I can sometimes convince myself that the spiritual life is as peaceful as an afternoon respite sitting on a moss-covered bank by a slowly moving stream through a dark, cool forest. The only sounds are the chirps of the birds in the trees and the occasional rustle of dry leaves as the squirrels scamper off with their latest discovery of a hickory nut which had been buried earlier in the year.
It can be that way….sometimes. More often the spiritual path has been a roomful of noisy, recovering alcoholics, reeking of the cigarette they just burned while standing outside. Or it could be spending a few hours with a friend reeling from his latest battle with the demon alcohol not understanding how he could have fallen into the depths of a relapse.
Both scenarios are spiritual. The first is a passive opportunity to reconnect with the Higher Power of my life and replenish the bank account which keeps me fully funded in Spirit. For me it is just as important as the fellowship of recovering alcoholics itself. Often I have attempted to go without the daily reading, private time of communion, devotion to inner reflection only to become less enthusiastic in other aspects of my recovery program. Neglecting time alone with the Higher Power invariably leads to confusion and burn-out.
Years ago I led a meeting of Alcoholics Anonymous. At the time I was sponsoring 3 or 4 pigeons and was on the verge of isolation and burn-out from phone calls at 2:30 AM or knocking on my door when I was just getting ready to sit down with a book I’d been wanting to read.
I chose the topic “burn-out” for discussion. To my dismay nobody wanted to participate with this subject….too negative, they said. Perhaps they were right, but, that topic is precisely why many of us fold our cards and dropout in this game called life. Unless I demand of myself time to replenish my soul’s needs, I will be absolutely worthless to others and ultimately to myself. The God of my understanding cannot use me for the work God has planned for me if I am emotionally and physically drained.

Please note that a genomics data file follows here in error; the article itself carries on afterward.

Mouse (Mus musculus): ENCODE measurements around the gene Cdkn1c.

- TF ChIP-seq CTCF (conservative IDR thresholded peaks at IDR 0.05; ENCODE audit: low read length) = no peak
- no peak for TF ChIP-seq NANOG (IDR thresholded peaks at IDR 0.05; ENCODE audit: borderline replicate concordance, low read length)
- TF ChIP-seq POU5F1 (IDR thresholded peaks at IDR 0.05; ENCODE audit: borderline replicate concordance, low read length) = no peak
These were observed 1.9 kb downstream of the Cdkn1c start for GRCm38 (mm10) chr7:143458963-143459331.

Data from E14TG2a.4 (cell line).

And it’s a result of ego telling me that I am indispensable, the world will stop if I don’t contribute, people will die if I am not there to save them. The inner truth tells me, “Yes, people are going to die, but, life is not dependent on your contribution. The world will go on.”
That’s a tough pill to swallow for me. In one of my first AA meetings, an elderly lady sitting next to me defined the alcoholic as one who, in this production called life, “wants to be the producer, the director, the prop man, the set man and the star actor.” Yep, that was me.
My cat, Max, is approaching senior status in feline years. This amazing companion has taught me more than some of the greatest spiritual leaders I have read or motivational speakers to whom I have listened. First, I have learned from Max, unconditional devotion to another creature. Unfortunately, that is easier to practice with a pet than with people, but, the concept is there. Secondly, Max uses his energy wisely. He still loves the same activities as always such as grooming, chasing the leaf blowing across the front porch, stalking a lizard, and eating. Truthfully, he still devotes as much time as ever to eating. But, Max snoozes more now that he is eleven years old. He has his favorite outposts in the house and more often than not can be found stretched out cutting zzzzzzzzs. Amazingly, when Max is awake he is a purr machine.
I have learned a lot from my cat. I don’t yet purr ( well actually I do simulate a human purr when I’m petting him) but, I do sense a calmness and peace when he invites me into his world.
God has provided for us a wonderful world filled with natural beauty and marvelous creatures. Nature teaches us the cycles of life; birth, youth, maturity and death. But, all to often, we ignore the other subtleties of this Creation which, I believe, can teach us how to live life abundantly.
A passage in the book of John speaks to us of the thief which comes only to steal and kill and destroy. It is written in the context of a shepherd and his flock; however, as with all of scriptures when I view them in a spiritual sense, the meaning becomes so extremely apropos for today’s world if I understand that the thief is the busyness, the chaos, the wars, the violence, the famines, the hate, and injustice which dominates contempory world culture. The life available through my time of spiritual devotion defends me from this thief. Those moments of communion will not change the world, rather, they will change me.
The thief comes only to steal and kill and destroy. I came that they may have life and have it abundantly. John 10:10